Chronic noncommunicable diseases in 6 low- and middle-income countries: Findings from wave 1 of the world health organization's Study on Global Ageing and Adult Health (SAGE)

Perianayagam Arokiasamy, Uttamacharya, Paul Kowal, Benjamin D. Capistrant, Theresa E. Gildner, Elizabeth Thiele, Richard B. Biritwum, Alfred E. Yawson, George Mensah, Tamara Maximova, Fan Wu, Yanfei Guo, Yang Zheng, Sebastiana Zimba Kalula, Aarón Salinas Rodríguez, Betty Manrique Espinoza, Melissa A. Liebert, Geeta Eick, Kirstin N. Sterner, Tyler M. BarrettKwabena Duedu, Ernest Gonzales, Nawi Ng, Joel Negin, Yong Jiang, Julie Byles, Savathree Lorna Madurai, Nadia Minicuci, J. Josh Snodgrass, Nirmala Naidoo, Somnath Chatterji

Research output: Contribution to journalReview articlepeer-review

64 Scopus citations

Abstract

In this paper, we examine patterns of self-reported diagnosis of noncommunicable diseases (NCDs) and prevalences of algorithm/measured test-based, undiagnosed, and untreated NCDs in China, Ghana, India, Mexico, Russia, and South Africa. Nationally representative samples of older adults aged ≥50 years were analyzed from wave 1 of the World Health Organization's Study on Global Ageing and Adult Health (2007-2010; n = 34,149). Analyses focused on 6 conditions: Angina, arthritis, asthma, chronic lung disease, depression, and hypertension. Outcomes for these NCDs were: 1) self-reported disease, 2) algorithm/measured test-based disease, 3) undiagnosed disease, and 4) untreated disease. Algorithm/measured test-based prevalence of NCDs was much higher than self-reported prevalence in all 6 countries, indicating underestimation of NCD prevalence in low- and middle-income countries. Undiagnosed prevalence of NCDs was highest for hypertension, ranging from 19.7% (95% confidence interval (CI): 18.1, 21.3) in India to 49.6% (95% CI: 46.2, 53.0) in South Africa. The proportion untreated among all diseases was highest for depression, ranging from 69.5% (95% CI: 57.1, 81.9) in South Africa to 93.2% (95% CI: 90.1, 95.7) in India. Higher levels of education and wealth significantly reduced the odds of an undiagnosed condition and untreated morbidity. A high prevalence of undiagnosed NCDs and an even higher proportion of untreated NCDs highlights the inadequacies in diagnosis and management of NCDs in local health-care systems.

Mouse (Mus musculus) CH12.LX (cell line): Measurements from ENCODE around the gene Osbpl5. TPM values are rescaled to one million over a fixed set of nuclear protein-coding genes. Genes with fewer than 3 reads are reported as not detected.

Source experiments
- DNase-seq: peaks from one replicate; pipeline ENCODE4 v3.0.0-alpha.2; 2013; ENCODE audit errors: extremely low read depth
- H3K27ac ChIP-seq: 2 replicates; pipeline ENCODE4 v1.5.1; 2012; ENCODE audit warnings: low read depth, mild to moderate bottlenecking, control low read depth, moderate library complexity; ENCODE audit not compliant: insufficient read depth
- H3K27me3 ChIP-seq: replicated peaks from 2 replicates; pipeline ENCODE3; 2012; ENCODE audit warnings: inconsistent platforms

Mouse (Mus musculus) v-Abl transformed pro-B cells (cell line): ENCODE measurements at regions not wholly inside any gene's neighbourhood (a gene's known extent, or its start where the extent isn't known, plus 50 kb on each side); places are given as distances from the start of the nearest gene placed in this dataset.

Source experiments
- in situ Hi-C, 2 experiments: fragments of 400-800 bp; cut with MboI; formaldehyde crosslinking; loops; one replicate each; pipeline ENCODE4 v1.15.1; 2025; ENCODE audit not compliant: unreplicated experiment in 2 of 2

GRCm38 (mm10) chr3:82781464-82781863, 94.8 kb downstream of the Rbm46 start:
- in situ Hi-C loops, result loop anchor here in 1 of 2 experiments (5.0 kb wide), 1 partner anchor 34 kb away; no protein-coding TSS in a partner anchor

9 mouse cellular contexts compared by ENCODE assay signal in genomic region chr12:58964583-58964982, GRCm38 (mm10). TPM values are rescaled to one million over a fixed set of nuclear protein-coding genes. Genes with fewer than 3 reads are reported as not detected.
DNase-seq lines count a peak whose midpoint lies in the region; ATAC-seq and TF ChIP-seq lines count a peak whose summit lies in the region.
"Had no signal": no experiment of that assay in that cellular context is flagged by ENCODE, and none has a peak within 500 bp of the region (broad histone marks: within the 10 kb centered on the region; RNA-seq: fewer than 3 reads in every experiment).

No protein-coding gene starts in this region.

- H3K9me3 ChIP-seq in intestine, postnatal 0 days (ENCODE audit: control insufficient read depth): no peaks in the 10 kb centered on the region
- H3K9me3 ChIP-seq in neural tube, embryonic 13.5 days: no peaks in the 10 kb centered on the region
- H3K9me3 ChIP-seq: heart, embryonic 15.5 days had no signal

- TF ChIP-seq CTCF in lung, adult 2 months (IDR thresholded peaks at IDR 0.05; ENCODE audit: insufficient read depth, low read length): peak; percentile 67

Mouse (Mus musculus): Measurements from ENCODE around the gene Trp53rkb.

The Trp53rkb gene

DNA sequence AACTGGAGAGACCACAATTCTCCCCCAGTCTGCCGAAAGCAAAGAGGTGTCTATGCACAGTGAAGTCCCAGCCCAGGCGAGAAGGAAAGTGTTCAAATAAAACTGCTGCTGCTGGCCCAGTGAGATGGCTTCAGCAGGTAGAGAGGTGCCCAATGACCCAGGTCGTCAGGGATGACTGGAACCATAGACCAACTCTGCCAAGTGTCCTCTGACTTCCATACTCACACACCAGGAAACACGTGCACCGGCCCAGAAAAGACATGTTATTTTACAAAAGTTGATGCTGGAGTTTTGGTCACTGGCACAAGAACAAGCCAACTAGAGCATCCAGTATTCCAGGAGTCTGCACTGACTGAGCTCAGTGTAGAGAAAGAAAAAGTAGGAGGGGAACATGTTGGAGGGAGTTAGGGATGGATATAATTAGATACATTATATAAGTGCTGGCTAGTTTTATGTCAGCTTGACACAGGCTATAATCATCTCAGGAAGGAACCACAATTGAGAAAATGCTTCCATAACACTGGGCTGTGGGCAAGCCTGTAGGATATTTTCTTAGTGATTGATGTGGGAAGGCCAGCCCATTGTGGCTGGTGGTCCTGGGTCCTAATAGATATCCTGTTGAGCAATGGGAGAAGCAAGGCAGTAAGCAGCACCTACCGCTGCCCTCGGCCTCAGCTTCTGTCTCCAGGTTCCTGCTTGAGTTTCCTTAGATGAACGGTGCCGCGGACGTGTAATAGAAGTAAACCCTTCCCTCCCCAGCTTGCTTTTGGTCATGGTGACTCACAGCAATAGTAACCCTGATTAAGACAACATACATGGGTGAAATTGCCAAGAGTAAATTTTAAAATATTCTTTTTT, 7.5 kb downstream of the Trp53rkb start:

Original languageEnglish (US)
Pages (from-to)414-428
Number of pages15
JournalAmerican journal of epidemiology
Volume185
Issue number6
DOIs
StatePublished - Mar 15 2017

Keywords

  • chronic disease
  • diagnosis
  • low- and middle-income countries
  • noncommunicable diseases
  • untreated diseases

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